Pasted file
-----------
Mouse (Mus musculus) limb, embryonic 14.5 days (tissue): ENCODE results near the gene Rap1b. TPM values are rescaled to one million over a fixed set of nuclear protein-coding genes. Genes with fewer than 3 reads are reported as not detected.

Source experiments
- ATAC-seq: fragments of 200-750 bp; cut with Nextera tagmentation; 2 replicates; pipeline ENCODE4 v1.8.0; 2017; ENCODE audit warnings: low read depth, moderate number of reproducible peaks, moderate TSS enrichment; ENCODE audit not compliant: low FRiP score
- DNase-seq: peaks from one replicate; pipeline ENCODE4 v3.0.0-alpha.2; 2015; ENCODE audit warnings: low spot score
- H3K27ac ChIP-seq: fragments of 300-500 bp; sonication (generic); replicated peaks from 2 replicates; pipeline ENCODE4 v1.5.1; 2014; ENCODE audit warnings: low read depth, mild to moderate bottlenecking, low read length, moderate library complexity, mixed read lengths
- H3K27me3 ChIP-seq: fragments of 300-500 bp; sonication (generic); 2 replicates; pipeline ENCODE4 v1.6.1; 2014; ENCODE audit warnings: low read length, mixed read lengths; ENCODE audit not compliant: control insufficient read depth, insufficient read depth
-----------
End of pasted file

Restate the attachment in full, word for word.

Mouse (Mus musculus) limb, embryonic 14.5 days (tissue): ENCODE results near the gene Rap1b. TPM values are rescaled to one million over a fixed set of nuclear protein-coding genes. Genes with fewer than 3 reads are reported as not detected.

Source experiments
- ATAC-seq: fragments of 200-750 bp; cut with Nextera tagmentation; 2 replicates; pipeline ENCODE4 v1.8.0; 2017; ENCODE audit warnings: low read depth, moderate number of reproducible peaks, moderate TSS enrichment; ENCODE audit not compliant: low FRiP score
- DNase-seq: peaks from one replicate; pipeline ENCODE4 v3.0.0-alpha.2; 2015; ENCODE audit warnings: low spot score
- H3K27ac ChIP-seq: fragments of 300-500 bp; sonication (generic); replicated peaks from 2 replicates; pipeline ENCODE4 v1.5.1; 2014; ENCODE audit warnings: low read depth, mild to moderate bottlenecking, low read length, moderate library complexity, mixed read lengths
- H3K27me3 ChIP-seq: fragments of 300-500 bp; sonication (generic); 2 replicates; pipeline ENCODE4 v1.6.1; 2014; ENCODE audit warnings: low read length, mixed read lengths; ENCODE audit not compliant: control insufficient read depth, insufficient read depth